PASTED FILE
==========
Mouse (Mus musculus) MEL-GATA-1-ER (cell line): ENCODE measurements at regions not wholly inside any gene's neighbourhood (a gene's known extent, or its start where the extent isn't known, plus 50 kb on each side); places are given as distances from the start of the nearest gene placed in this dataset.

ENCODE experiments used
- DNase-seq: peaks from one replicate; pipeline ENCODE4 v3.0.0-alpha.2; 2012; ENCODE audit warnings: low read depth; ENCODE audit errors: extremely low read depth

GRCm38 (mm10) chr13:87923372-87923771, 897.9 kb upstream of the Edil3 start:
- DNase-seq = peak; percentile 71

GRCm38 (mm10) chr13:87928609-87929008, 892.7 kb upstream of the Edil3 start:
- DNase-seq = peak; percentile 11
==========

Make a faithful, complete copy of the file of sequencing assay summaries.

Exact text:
Mouse (Mus musculus) MEL-GATA-1-ER (cell line): ENCODE measurements at regions not wholly inside any gene's neighbourhood (a gene's known extent, or its start where the extent isn't known, plus 50 kb on each side); places are given as distances from the start of the nearest gene placed in this dataset.

ENCODE experiments used
- DNase-seq: peaks from one replicate; pipeline ENCODE4 v3.0.0-alpha.2; 2012; ENCODE audit warnings: low read depth; ENCODE audit errors: extremely low read depth

GRCm38 (mm10) chr13:87923372-87923771, 897.9 kb upstream of the Edil3 start:
- DNase-seq = peak; percentile 71

GRCm38 (mm10) chr13:87928609-87929008, 892.7 kb upstream of the Edil3 start:
- DNase-seq = peak; percentile 11